Contemporary Youth Arts Company director Dan Kehde never gets tired of a challenge.
As is often the case with CYAC productions, the material is difficult for the latest show, and it’s set to music. This time, however, the theater company is working outside its usual venue, working with a live orchestra — and oh, it’s Valentine’s Day.
Kehde laughed about that. “Lincoln” sounded like a good date night to him.
CYAC opens the show about the 16th president, in collaboration with the West Virginia Youth Symphony, on Friday night at Christ Church United Methodist in Charleston.
“I’d go,” he said. “I tell you what. It’s pretty spectacular — and it’s early. The show only lasts like an hour and 15 minutes. It starts at 7 and you’re out by 8:30. You can go to dinner after.”
“It’s perfect for date night,” Kehde added, though he acknowledged maybe not great if you were actually President Abraham Lincoln or his wife, Mary Todd Lincoln.
“Lincoln” isn’t a new show, but the approach is new.
“We did an abbreviated version as part of the best of [Mark] Scarpelli and Kehde back 15 years ago, maybe,” the director said. “That was a lot of fun. We had a good time.”
They did another version with Grant Cooper and the West Virginia Symphony Orchestra a few years back. That was a larger production at the Clay Center and included better-known, local singers doing parts and the Symphony Chorus.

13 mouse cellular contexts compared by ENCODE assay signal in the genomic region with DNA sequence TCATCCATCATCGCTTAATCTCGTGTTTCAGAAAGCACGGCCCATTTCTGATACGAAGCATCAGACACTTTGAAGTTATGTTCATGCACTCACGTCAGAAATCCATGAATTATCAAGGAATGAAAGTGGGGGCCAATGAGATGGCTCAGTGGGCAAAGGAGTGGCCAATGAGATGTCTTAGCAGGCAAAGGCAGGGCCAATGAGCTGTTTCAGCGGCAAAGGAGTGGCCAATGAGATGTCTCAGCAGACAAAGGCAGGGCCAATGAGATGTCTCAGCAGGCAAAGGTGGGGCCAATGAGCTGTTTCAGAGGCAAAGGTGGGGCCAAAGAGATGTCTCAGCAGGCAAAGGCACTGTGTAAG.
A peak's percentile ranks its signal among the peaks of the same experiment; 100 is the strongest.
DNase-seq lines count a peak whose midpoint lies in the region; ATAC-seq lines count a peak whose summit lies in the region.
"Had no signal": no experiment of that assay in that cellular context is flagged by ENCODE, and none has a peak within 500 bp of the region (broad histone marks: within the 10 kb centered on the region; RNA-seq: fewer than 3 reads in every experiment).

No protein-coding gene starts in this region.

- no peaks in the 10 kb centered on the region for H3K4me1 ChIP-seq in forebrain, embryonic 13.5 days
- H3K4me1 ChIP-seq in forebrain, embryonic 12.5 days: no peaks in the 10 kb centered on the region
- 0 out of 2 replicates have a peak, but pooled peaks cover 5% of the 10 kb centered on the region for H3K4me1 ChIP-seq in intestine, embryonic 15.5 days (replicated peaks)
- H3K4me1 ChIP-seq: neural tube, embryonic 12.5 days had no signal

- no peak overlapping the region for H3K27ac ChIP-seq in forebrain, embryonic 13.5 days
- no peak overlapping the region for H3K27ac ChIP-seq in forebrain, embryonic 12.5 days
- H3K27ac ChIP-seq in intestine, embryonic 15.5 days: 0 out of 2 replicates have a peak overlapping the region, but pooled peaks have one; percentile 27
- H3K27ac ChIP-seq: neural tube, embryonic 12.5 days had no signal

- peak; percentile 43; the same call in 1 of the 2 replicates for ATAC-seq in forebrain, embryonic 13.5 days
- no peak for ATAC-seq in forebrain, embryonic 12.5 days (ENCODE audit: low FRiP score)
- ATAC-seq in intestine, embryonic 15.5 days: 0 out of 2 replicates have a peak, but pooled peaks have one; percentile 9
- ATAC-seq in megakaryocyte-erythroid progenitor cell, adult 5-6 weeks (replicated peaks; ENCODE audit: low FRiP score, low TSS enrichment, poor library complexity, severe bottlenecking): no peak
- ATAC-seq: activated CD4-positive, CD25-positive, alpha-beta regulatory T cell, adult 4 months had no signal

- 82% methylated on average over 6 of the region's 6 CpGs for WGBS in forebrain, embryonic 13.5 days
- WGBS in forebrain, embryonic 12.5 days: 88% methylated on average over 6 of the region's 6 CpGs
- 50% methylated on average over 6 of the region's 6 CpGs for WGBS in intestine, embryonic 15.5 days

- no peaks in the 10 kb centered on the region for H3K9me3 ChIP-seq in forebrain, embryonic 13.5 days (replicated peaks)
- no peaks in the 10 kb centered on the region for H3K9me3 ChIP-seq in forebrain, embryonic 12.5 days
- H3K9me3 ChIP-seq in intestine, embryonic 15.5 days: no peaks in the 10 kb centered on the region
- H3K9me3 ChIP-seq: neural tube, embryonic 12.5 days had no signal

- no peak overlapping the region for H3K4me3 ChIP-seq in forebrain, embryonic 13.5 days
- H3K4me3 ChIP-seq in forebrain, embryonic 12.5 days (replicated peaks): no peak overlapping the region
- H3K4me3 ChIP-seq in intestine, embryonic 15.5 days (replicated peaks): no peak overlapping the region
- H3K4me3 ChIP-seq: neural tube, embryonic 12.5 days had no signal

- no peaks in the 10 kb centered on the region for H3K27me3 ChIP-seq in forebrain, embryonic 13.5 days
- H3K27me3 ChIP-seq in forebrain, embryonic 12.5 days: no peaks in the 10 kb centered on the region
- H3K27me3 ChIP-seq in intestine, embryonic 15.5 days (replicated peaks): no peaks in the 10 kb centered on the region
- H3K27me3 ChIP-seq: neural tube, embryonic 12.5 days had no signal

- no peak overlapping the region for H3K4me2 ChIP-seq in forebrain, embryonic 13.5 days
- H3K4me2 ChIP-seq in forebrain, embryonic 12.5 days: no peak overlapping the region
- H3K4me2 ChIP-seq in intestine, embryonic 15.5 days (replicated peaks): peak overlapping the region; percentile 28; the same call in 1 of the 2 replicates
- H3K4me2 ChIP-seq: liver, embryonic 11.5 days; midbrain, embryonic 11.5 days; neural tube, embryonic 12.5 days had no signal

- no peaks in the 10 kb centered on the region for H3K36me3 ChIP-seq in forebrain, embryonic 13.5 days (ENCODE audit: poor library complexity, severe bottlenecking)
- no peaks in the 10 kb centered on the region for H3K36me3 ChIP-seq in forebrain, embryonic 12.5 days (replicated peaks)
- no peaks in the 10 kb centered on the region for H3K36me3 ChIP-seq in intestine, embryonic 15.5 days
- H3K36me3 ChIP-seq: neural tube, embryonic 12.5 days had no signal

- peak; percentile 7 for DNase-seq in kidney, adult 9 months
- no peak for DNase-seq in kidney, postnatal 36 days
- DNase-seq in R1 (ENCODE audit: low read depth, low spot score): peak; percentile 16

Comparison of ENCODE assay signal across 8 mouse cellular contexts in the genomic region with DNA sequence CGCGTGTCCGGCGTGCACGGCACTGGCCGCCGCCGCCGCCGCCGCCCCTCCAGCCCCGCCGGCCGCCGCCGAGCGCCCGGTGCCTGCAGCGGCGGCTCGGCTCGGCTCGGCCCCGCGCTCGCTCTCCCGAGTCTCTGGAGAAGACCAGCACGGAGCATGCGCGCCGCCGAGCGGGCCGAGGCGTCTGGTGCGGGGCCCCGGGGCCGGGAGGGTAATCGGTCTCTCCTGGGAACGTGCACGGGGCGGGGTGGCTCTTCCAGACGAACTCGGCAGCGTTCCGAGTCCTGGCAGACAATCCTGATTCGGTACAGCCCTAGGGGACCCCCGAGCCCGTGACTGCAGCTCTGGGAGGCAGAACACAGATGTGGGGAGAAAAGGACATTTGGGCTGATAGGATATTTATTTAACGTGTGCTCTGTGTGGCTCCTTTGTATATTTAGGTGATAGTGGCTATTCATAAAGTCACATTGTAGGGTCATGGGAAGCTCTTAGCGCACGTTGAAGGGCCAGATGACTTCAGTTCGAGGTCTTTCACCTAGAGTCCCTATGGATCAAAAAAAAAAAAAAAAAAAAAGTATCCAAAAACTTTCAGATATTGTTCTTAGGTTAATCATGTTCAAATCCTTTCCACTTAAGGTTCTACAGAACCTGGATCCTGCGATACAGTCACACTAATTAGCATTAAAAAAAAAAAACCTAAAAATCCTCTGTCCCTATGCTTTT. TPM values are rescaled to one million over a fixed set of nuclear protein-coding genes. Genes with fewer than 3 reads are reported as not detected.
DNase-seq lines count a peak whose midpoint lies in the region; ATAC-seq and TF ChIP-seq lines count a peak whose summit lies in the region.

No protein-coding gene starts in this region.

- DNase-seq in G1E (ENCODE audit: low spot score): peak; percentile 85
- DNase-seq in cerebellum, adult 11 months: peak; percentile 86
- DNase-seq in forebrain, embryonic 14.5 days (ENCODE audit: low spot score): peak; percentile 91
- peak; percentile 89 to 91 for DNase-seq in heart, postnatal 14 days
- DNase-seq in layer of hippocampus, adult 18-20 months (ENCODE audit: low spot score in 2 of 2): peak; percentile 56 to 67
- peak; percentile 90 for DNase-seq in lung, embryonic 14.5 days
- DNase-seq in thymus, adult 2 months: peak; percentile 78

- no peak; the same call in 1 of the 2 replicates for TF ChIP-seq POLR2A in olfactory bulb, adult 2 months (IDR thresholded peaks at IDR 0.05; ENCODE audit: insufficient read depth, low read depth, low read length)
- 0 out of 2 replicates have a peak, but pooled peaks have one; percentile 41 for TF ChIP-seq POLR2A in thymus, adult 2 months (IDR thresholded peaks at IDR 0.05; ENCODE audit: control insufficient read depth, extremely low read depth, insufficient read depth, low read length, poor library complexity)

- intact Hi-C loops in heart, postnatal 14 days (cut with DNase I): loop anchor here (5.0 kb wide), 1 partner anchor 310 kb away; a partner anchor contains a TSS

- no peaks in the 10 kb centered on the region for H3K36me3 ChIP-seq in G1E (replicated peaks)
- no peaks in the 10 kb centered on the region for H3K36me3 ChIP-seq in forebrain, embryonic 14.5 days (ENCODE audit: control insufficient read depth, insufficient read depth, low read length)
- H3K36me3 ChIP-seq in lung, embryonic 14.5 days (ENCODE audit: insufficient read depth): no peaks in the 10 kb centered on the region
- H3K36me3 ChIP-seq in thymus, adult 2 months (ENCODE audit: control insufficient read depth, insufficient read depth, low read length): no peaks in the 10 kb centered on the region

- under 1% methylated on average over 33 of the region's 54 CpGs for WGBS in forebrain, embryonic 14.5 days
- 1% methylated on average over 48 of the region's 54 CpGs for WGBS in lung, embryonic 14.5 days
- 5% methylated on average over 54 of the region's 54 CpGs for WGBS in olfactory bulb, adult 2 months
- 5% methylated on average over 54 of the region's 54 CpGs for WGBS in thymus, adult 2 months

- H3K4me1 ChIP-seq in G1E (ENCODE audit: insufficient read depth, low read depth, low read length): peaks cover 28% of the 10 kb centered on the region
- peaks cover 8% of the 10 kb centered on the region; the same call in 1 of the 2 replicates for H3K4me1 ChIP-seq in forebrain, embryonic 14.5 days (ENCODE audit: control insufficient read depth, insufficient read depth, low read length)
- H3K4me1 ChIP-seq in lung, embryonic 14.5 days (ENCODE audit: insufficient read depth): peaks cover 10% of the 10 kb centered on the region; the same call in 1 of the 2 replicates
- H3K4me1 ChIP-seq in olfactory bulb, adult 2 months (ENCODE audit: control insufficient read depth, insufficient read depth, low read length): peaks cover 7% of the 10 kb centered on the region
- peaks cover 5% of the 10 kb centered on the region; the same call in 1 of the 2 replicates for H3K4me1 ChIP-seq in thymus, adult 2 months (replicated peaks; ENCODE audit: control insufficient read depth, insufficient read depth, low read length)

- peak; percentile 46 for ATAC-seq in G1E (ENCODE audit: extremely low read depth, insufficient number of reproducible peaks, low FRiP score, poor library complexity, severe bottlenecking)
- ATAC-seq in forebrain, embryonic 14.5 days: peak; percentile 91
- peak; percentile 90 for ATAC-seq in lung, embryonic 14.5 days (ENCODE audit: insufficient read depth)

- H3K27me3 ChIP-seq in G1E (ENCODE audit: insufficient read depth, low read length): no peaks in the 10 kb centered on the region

“This time, it’s all CYAC,” Kehde said. “It’s all our actors.”
But they’ve got some good ones, he promised — and they have some good voices.
“Daniel Caldwell is Lincoln,” he said. “He was Robert, the last time we did this, and his voice is just impressive. He has the kind of baritone you’d just kill for — and he’s only, like, 23.”
Kehde was also complimentary of the youth symphony. Their part in the production is no less complicated than what the actors on stage face.
“I love working with [conductor] Bob Turizziani,” the playwright said. “The guy has been a pro from beginning to end and the way he works with the student musicians is outstanding.”
The two groups haven’t rehearsed together that much — just a couple of times really, Kehde said — but he wasn’t concerned about that. He was more worried about where they were staging the show.
“It’s going to be hard because we’re not in a traditional setting,” he said. “I had to build a set visible enough for people to see. Sound could be tricky, but we will prevail.”
Still, Kehde had high hopes. Each venue has its own particular strengths.
“I hope we can take advantage of what the church has to offer with acoustics and the surrounding ambiance,” he said. “I hope we can bring the show into the souls of the audience in a really effective way.”
Kehde has high hopes for how it would all turn out and thought, who knows? Maybe it could lead to other collaborations.
“But I don’t know,” he said. “We’re a one-day-at-a-time kind of organization.”